skip to main content
OSTI.GOV title logo U.S. Department of Energy
Office of Scientific and Technical Information

Title: Energetic Condensation Coating Of Cu On Stainless Steel For High Power Couplers, Phase II Final Technical Report

Authors:
 [1];  [1]
  1. Alameda Applied Sciences Corporation, San Leandro, CA (United States)
Publication Date:
Research Org.:
Alameda Applied Sciences Corporation, San Leandro, CA (United States)
Sponsoring Org.:
USDOE Office of Science (SC), Basic Energy Sciences (BES) (SC-22)
OSTI Identifier:
1367571
Report Number(s):
DE-SC0009581
DOE Contract Number:
SC0009581
Type / Phase:
SBIR
Resource Type:
Technical Report
Country of Publication:
United States
Language:
English
Subject:
43 PARTICLE ACCELERATORS; RF couplers; copper coating on stainless steel

Citation Formats

Irfan, Irfan, and Krishnan, Mahadevan. Energetic Condensation Coating Of Cu On Stainless Steel For High Power Couplers, Phase II Final Technical Report. United States: N. p., 2017. Web.
Irfan, Irfan, & Krishnan, Mahadevan. Energetic Condensation Coating Of Cu On Stainless Steel For High Power Couplers, Phase II Final Technical Report. United States.
Irfan, Irfan, and Krishnan, Mahadevan. 2017. "Energetic Condensation Coating Of Cu On Stainless Steel For High Power Couplers, Phase II Final Technical Report". United States. doi:.
@article{osti_1367571,
title = {Energetic Condensation Coating Of Cu On Stainless Steel For High Power Couplers, Phase II Final Technical Report},
author = {Irfan, Irfan and Krishnan, Mahadevan},
abstractNote = {},
doi = {},
journal = {},
number = ,
volume = ,
place = {United States},
year = 2017,
month = 7
}

Technical Report:
This technical report may be protected. To request the document, click here.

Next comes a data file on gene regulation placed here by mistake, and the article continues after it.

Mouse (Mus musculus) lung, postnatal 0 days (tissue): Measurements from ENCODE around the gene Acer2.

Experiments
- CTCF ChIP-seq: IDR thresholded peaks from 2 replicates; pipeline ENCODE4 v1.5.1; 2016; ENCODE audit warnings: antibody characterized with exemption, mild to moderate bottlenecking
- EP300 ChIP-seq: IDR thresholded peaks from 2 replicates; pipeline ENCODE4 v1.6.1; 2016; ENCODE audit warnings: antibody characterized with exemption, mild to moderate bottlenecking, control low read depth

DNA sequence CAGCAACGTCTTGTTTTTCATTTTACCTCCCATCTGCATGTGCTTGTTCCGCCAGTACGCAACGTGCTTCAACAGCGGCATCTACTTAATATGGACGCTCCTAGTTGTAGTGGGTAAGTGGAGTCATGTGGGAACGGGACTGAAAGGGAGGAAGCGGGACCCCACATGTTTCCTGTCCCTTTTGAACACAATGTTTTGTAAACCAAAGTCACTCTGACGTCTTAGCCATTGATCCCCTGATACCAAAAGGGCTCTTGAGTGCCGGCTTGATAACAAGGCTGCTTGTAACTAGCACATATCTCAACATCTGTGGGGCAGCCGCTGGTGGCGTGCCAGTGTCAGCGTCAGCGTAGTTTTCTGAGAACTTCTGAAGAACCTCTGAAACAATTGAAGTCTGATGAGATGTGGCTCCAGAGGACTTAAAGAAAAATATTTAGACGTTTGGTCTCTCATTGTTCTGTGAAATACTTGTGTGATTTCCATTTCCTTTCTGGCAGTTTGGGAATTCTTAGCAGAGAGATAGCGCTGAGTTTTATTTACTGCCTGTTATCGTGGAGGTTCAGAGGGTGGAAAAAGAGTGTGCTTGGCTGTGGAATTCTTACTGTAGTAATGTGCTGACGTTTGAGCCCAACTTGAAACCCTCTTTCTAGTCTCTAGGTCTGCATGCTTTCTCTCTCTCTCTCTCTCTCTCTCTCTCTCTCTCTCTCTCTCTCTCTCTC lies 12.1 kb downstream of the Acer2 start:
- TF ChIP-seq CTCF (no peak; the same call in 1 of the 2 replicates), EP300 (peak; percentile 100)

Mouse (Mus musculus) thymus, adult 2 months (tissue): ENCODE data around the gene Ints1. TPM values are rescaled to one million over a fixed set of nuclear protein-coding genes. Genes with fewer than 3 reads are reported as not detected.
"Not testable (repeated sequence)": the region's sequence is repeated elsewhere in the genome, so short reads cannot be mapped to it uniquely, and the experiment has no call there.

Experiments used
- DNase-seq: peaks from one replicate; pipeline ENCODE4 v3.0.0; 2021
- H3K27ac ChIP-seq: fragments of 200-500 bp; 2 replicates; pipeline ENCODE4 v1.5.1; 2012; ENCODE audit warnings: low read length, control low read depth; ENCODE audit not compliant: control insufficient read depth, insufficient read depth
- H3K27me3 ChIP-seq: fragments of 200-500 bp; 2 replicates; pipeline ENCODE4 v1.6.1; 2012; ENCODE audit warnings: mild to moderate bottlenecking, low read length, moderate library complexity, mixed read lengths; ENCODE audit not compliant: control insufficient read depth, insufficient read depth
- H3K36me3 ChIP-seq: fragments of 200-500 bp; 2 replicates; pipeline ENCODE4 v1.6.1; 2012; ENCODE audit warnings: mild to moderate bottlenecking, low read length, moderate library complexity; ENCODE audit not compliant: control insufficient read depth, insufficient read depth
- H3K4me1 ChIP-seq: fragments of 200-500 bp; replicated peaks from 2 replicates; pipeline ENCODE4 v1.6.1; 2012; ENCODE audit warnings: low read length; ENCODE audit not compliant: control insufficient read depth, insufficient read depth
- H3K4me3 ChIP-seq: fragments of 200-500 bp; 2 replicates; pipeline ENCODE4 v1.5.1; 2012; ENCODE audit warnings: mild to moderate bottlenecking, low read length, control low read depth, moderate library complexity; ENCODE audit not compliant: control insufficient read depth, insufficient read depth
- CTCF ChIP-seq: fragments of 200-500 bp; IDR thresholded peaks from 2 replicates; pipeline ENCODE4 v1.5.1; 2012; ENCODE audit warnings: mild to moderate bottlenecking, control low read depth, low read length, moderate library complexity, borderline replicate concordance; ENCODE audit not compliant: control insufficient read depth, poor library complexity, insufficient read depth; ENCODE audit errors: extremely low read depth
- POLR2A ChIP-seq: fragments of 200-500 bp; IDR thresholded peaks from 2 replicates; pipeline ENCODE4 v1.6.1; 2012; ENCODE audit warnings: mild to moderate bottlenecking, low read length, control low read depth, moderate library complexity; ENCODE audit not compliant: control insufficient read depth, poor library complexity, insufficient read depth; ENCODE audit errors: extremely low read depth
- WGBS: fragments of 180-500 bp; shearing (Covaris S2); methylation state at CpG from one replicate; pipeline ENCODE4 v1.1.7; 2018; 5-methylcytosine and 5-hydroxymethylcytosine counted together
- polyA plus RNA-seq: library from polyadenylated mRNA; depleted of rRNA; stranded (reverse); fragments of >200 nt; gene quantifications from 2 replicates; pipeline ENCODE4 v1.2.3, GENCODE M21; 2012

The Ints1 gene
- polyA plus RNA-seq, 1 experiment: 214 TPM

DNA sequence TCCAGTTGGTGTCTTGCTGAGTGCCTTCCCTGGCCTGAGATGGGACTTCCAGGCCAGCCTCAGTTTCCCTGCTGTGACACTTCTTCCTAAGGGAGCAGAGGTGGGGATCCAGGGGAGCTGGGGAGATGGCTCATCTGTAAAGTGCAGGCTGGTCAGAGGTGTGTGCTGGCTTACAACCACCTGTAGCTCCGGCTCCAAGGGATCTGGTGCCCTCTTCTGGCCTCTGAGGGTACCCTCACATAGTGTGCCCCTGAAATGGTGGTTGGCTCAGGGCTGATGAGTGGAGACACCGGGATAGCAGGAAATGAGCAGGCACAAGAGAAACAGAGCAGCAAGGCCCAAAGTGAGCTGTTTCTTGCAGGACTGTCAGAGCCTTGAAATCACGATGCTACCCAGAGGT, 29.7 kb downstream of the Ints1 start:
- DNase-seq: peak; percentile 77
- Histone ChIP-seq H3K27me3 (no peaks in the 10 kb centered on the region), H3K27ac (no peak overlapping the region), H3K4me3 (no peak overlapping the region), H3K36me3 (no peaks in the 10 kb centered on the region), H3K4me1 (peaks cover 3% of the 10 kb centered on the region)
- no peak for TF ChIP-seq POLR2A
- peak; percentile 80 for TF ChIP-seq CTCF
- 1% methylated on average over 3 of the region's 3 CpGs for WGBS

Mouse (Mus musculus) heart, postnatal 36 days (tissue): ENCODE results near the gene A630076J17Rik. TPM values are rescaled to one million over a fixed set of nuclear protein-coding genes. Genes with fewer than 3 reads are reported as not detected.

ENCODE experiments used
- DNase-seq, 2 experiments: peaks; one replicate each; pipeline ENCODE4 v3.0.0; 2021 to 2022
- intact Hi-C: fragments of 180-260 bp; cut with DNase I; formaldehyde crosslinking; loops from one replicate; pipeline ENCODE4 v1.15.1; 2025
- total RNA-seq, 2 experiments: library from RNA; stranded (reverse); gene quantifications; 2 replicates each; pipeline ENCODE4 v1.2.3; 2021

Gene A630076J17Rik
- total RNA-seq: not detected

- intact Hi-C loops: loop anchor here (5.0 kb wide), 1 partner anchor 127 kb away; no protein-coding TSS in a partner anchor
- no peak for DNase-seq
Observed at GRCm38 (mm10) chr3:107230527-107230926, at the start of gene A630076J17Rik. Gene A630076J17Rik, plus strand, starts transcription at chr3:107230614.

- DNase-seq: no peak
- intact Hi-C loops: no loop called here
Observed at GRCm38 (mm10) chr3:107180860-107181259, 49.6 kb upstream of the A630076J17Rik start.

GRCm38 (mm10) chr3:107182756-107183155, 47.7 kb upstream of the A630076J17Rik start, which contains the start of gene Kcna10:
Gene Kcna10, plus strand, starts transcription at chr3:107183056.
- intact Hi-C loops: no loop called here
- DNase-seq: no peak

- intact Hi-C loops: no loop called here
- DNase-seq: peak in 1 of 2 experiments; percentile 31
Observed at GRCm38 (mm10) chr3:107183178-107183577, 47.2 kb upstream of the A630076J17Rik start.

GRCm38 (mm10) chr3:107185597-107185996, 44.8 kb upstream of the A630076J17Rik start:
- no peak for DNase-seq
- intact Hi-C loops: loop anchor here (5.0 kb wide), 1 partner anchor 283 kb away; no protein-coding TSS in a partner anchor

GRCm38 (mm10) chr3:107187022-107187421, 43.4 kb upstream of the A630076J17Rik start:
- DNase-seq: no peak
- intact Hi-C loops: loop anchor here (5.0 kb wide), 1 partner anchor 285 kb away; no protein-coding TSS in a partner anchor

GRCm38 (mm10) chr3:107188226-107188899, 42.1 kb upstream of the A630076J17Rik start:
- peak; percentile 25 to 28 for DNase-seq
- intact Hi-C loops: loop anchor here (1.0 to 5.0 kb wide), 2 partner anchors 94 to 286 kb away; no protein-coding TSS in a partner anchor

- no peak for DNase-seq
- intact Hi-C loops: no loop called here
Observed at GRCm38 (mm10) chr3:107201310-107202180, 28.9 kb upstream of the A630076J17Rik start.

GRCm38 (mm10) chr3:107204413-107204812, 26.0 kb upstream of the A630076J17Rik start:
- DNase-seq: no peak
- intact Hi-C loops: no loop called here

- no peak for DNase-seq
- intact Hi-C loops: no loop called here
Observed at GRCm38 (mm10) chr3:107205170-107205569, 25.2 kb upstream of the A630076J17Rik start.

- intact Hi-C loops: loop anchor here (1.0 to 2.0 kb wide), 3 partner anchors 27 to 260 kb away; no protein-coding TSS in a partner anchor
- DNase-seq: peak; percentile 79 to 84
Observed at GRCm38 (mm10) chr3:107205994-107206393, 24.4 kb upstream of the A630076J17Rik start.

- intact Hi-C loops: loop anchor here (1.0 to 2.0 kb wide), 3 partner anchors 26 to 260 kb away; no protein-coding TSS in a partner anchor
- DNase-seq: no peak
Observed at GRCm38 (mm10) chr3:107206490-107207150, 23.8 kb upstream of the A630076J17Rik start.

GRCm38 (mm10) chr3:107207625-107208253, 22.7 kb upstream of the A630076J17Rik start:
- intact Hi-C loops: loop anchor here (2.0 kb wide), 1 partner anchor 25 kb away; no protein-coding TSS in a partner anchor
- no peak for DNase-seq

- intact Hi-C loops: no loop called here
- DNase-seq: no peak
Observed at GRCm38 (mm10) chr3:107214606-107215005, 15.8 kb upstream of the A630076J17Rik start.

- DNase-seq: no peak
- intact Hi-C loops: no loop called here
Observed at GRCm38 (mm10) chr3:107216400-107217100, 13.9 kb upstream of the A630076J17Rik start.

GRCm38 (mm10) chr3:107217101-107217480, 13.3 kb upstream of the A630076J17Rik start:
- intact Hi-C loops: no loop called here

Other availability
Please see Document Availability for additional information on obtaining the full-text document. Library patrons may search WorldCat to identify libraries that may hold this item. Keep in mind that many technical reports are not cataloged in WorldCat.

Save / Share:
  • Three thin-wall stainless steel fuel specimens made using fabrication processes and materials similar to the Consumers Big Rock Plant research and development fuel rods were power cycled 3000 times between 500,000 and 75,000 Btu/ hr-ft/sup 2/ in the General Electric Test Reactor (GETR) Trail Cable facility. The fuel specimens were exposed to 1000 psi boiling water. All of the fuel specimens withstood the test without failing or without any significant changes in the clad characteristics. (auth)
  • Space Station elements and advanced military spacecraft will require rejection of tens of kilowatts of waste heat. Large space radiators and two-phase heat transport loops will be required. To minimize radiator size and weight, it is critical to minimize the temperature drop between the heat source and sink. Under an Air Force contract, a unique, high-performance heat exchanger is developed for coupling the radiator to the transport loop. Since fluid flow through the heat exchanger is driven by capillary forces which are easily dominated by gravity forces in ground testing, it is necessary to perform microgravity thermal testing to verifymore » the design. This contract consists of an experiment definition phase leading to a preliminary design and cost estimate for a shuttle-based flight experiment of this heat exchanger design. This program will utilize modified hardware from a ground test program for the heat exchanger.« less
  • This research was performed in support of computations to determine the distribution of hydrogen at a crack tip in an unstable stainless steel. It involved metallographic observations of the distribution of martensite at a stressed crack tip. It is concluded that the martensite phase distribution is much too fine to model realistically by the finite element method when far-field stress effects must be included. The mesh size would have to be less than 50 micrometers in order to include the effects of non-uniform distribution of martensite within a single grain. This would lead to unrealistic computation times. A reasonable compromisemore » is to assume that a finite element will be considered to change from the hydrogen diffusivity of the austenite to that of the bcc martensitic phase when the yield stress of the austenite has been reached. This should give a significantly different hydrogen distribution from the case of untransforming austenite and allow the FEM computations to verify or disprove the kinetic model of hydrogen embrittlement of unstable austenitic stainless steels.« less